According to the latest 8-K filed last week by rental car company Hertz, the company “made the strategic decision to sell approximately 20,000 electric vehicles (‘EVs’) from its U.S. fleet, or about one-third of the global EV fleet.” The decision increased the company’s depreciation expense by approximately $245 million – not an insignificant amount. Hertz hasn’t totally given up on EVs, but is responding to what it sees in the current market:
“The Company expects this action to better balance supply against expected demand of EVs. This will position the Company to eliminate a disproportionate number of lower margin rentals and reduce damage expense associated with EVs. The Company will continue to execute its strategy around EV mobility and offer customers a wide selection of vehicles. The Company continues to implement a series of initiatives that it anticipates will continue to improve the profitability of the remaining EV fleet. These initiatives include the expansion of EV charging infrastructure, growing relationships with EV manufacturers, particularly related to more affordable access to parts and labor, and continued implementation of policies and educational tools to help enhance the EV experience for customers. Going forward, the Company will continue to actively manage the total size of its EV fleet, as well as the allocation of EVs among customer segments, including leisure, corporate, government and rideshare.”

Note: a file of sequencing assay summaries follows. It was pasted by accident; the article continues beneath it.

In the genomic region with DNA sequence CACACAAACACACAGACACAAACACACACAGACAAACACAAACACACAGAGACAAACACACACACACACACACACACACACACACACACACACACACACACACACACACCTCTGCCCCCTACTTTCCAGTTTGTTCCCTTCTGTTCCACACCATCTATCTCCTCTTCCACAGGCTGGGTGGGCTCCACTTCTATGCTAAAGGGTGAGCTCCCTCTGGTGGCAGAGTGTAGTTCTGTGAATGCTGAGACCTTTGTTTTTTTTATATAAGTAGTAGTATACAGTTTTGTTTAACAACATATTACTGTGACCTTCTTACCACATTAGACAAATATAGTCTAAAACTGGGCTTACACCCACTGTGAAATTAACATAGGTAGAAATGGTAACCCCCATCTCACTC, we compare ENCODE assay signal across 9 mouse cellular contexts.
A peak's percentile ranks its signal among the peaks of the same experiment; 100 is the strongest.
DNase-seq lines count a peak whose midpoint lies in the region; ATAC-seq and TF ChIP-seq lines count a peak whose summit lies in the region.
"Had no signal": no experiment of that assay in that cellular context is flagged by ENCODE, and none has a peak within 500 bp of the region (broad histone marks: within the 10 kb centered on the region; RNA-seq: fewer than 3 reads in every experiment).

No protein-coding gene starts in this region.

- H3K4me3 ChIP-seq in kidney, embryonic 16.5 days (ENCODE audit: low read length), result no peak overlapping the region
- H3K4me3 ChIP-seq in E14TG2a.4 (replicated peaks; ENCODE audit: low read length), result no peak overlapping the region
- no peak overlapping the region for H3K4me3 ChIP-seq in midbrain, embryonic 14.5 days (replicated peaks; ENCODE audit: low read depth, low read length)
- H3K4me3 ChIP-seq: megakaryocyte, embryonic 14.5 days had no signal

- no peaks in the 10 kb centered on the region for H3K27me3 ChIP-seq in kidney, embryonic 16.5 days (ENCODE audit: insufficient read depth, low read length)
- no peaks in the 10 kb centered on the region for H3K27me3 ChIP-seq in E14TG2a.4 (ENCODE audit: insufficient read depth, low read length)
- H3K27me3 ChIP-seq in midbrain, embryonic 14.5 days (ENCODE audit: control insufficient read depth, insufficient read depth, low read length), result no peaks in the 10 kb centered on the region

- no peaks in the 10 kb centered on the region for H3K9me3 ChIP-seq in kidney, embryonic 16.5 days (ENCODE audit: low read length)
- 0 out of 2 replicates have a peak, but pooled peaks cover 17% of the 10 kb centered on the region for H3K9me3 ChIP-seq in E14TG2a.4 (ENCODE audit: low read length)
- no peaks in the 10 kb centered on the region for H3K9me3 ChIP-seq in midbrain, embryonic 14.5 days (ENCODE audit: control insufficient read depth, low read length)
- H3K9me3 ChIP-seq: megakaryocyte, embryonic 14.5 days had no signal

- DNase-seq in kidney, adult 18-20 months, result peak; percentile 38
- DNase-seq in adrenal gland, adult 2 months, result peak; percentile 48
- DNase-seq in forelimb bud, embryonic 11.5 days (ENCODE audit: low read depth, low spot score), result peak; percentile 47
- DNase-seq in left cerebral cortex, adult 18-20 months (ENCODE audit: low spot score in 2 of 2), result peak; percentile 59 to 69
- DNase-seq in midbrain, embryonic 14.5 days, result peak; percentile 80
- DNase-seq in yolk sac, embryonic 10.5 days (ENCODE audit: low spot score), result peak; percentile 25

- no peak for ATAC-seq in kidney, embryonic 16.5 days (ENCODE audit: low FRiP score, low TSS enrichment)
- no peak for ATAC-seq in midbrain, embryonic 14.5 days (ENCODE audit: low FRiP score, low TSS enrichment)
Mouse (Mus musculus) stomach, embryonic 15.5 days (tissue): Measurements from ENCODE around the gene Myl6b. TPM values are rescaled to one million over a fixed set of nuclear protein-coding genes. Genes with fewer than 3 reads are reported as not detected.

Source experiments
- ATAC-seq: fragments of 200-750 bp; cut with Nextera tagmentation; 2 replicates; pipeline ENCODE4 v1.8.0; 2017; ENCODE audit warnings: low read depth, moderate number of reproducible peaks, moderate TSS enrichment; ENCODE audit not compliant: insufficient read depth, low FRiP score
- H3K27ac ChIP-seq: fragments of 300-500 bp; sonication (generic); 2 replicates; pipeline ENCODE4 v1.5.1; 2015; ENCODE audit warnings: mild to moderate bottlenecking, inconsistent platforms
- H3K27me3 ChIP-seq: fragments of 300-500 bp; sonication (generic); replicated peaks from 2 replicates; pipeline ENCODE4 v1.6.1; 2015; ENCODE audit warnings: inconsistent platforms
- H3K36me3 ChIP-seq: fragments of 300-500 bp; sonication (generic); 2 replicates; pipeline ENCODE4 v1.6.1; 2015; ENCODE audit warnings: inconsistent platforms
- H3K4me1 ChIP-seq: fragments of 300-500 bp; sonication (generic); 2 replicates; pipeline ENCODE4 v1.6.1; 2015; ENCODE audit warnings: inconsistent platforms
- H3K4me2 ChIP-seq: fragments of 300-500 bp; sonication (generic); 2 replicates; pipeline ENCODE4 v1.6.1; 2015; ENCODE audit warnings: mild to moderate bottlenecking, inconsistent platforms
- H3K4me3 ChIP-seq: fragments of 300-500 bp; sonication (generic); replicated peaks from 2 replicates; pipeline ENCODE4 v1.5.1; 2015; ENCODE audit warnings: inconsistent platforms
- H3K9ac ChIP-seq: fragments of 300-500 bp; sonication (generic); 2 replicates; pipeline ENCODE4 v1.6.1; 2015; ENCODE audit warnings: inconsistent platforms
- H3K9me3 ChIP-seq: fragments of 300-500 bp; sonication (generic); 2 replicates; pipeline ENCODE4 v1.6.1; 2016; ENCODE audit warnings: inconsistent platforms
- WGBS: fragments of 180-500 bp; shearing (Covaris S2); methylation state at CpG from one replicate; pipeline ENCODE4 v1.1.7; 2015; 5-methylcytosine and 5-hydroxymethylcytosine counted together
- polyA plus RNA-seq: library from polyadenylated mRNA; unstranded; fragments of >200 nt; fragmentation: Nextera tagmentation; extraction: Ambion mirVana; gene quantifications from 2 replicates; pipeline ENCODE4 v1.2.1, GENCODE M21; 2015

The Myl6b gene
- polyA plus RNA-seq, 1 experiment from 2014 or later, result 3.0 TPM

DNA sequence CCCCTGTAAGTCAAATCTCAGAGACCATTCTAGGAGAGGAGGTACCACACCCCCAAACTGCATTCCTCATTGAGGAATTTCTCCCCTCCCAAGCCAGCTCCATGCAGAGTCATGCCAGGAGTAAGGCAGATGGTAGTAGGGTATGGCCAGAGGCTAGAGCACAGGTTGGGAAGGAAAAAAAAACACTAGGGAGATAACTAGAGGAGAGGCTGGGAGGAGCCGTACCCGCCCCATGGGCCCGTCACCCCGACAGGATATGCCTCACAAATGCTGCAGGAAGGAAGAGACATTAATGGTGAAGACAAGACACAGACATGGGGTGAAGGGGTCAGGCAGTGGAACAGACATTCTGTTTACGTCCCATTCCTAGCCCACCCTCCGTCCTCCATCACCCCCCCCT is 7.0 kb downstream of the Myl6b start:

This could end up being a net positive for consumer uptake of EVs because Hertz is selling their fleet on the used car market. The prices I’ve seen posted are very competitive – even for internal combustion engines, making EVs more realistically accessible than before to more car buyers. Furthermore, a large influx of 20,000 used EVs could itself deflate prices further creating an even larger boon for shoppers. I won’t get into a discussion about whether it is a good idea to by a used rental car.
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Photo credit: Roman Tiraspolsky – stock.adobe.com